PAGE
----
Sister Parish Project

St. Pierre church
St. Pierre church, Baradères, Haiti


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About the project




Project highlights

Primary schools · Secondary school
Medical aid · Cistern

Water cistern and school at Grand Anse

Grand Anse is a tiny fishing village of about 50 families. It is on the ocean beach of the flat peninsula that forms the Bay of Baradères. The sister parish project, with foundation support, funded construction of a school and adjacent water cistern.

Grand Anse residents have no local source of fresh water other than rain. But they like the area because the ocean fishery represents a source of income as well as protein.

Until the cistern was completed in January 2001, residents had to drink rainwater collected in buckets or, more commonly, in natural potholes in the stony ground. Many livestock roam freely, grazing the sparse vegetation.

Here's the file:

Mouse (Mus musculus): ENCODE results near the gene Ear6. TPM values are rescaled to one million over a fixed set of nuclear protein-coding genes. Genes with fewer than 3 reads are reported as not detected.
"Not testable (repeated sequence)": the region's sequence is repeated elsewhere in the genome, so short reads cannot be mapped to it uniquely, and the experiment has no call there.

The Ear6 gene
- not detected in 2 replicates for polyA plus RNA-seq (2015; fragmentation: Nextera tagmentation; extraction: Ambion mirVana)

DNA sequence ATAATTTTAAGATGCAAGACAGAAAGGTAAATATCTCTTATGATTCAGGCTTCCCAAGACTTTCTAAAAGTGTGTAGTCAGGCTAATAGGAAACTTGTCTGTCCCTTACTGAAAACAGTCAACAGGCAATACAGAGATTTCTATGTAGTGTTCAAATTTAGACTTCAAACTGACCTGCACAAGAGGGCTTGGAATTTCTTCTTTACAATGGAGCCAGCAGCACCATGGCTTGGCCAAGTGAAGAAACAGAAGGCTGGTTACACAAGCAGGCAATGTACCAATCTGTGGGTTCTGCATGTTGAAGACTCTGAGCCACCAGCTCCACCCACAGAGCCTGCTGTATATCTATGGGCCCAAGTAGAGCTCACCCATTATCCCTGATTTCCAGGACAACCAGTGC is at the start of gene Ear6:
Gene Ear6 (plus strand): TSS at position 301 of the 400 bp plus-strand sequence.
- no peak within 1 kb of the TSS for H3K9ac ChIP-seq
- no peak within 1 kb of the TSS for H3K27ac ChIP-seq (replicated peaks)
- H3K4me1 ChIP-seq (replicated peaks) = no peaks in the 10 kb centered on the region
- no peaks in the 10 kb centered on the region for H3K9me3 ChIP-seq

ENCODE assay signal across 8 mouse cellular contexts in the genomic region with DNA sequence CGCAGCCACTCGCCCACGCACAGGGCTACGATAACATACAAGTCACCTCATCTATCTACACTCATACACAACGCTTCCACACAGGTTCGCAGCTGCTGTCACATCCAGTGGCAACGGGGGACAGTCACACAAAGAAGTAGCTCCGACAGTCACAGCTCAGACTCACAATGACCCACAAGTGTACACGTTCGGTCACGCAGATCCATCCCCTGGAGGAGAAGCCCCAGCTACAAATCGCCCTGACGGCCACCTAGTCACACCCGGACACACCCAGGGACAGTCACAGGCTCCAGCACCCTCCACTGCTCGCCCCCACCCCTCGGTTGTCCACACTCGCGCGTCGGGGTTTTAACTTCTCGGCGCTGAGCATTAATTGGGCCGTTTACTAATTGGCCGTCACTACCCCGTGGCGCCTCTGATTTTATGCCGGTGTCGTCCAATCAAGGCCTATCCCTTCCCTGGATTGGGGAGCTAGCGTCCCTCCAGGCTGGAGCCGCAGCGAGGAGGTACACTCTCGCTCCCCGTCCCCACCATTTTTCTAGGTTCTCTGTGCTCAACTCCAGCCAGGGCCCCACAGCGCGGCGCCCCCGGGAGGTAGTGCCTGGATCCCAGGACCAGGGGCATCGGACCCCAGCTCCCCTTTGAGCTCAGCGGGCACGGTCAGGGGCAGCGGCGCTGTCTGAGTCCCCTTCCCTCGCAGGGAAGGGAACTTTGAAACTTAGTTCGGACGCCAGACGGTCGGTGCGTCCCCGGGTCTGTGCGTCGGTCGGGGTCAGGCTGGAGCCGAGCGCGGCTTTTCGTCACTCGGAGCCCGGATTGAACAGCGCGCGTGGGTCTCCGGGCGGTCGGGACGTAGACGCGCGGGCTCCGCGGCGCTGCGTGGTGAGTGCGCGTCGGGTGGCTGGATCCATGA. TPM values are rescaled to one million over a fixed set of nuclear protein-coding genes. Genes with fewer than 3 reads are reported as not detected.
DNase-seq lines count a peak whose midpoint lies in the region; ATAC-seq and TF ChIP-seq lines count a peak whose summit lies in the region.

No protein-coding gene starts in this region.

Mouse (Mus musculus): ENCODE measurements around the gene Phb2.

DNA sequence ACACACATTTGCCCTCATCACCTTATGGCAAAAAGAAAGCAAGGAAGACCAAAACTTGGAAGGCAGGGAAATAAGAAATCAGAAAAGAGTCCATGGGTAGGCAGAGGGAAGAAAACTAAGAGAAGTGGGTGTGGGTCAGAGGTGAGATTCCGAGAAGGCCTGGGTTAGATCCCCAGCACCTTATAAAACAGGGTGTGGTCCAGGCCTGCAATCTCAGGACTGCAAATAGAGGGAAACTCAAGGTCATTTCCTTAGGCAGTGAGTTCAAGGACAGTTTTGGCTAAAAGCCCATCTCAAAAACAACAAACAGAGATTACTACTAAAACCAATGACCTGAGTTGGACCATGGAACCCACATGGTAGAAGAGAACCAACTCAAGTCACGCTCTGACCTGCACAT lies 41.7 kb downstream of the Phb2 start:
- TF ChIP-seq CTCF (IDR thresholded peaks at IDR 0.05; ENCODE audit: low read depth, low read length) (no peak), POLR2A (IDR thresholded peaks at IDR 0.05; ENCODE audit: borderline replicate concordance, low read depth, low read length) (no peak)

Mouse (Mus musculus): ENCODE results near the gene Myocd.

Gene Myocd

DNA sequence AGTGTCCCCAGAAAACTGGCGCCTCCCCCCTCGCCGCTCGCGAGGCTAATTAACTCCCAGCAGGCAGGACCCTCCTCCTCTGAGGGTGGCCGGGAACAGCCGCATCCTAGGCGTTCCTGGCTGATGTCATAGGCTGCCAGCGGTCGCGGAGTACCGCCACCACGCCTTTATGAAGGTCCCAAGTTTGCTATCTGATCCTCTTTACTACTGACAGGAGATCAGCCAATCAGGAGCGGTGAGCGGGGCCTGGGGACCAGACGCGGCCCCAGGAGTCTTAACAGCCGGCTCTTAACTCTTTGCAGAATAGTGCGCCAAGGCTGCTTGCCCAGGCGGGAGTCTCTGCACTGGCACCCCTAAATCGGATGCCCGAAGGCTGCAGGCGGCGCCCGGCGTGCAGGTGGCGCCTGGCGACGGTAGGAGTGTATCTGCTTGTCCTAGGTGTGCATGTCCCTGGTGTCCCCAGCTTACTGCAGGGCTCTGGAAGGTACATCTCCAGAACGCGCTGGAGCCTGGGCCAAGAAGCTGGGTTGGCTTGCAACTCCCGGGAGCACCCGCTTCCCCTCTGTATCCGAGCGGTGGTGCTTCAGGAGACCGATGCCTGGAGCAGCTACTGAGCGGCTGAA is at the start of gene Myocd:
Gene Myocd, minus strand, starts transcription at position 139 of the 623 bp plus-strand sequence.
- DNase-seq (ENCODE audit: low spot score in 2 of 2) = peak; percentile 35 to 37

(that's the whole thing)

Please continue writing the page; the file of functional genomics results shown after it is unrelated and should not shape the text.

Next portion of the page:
Livestock in pond formed by rain collecting on flat rocky ground

Above: Livestock in algae-filled malarial pond formed by rain.
Below: New school (right) and cistern (left) at the fishing village of Grand Anse.

New school and cistern

As a result, polluted water has been responsible for serious public health problems, in particular gastrointestinal distress and worms, leading to malnutrition.

Engineers from St. John's helped design the cistern, which collects rainwater that enters a rain gutter around the roof of the adjacent school building.

Until the fall of 2001, classes for the approximately 50 schoolchildren were held in a straw shack with a thatched roof. Now the children are using the new school building. Soon they would have benches and blackboards, as a result of a grant that SJB obtained to supply these for all 45 parish schools.

Above: Villagers getting fresh water from the new cistern.
Below: Grand Anse school (left) and cistern.